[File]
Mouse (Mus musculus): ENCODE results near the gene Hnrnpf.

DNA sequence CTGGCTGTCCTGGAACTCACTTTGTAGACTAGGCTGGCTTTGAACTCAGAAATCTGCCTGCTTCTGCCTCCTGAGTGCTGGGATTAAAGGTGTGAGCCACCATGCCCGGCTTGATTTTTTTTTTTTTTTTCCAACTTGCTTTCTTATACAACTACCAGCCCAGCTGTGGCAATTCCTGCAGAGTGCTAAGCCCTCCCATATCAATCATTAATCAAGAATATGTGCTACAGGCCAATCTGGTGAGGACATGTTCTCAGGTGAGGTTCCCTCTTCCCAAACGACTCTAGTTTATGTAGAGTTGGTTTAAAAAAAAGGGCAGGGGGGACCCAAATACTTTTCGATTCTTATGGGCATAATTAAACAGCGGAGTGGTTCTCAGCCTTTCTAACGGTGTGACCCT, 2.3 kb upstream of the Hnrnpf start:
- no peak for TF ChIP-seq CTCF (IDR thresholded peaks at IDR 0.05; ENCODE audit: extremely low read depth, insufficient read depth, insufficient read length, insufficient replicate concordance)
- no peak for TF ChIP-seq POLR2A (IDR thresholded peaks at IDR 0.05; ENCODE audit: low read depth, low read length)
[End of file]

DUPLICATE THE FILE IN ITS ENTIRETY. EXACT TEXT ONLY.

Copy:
Mouse (Mus musculus): ENCODE results near the gene Hnrnpf.

DNA sequence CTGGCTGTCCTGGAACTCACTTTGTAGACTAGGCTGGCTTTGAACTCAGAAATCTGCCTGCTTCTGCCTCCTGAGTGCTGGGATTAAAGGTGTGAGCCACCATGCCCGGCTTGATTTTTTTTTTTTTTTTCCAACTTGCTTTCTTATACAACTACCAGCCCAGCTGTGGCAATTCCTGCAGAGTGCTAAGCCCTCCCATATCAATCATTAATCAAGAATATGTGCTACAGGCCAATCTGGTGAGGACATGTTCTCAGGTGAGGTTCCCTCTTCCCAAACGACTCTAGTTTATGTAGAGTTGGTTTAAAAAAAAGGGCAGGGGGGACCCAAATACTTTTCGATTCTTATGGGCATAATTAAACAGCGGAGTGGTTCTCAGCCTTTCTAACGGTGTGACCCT, 2.3 kb upstream of the Hnrnpf start:
- no peak for TF ChIP-seq CTCF (IDR thresholded peaks at IDR 0.05; ENCODE audit: extremely low read depth, insufficient read depth, insufficient read length, insufficient replicate concordance)
- no peak for TF ChIP-seq POLR2A (IDR thresholded peaks at IDR 0.05; ENCODE audit: low read depth, low read length)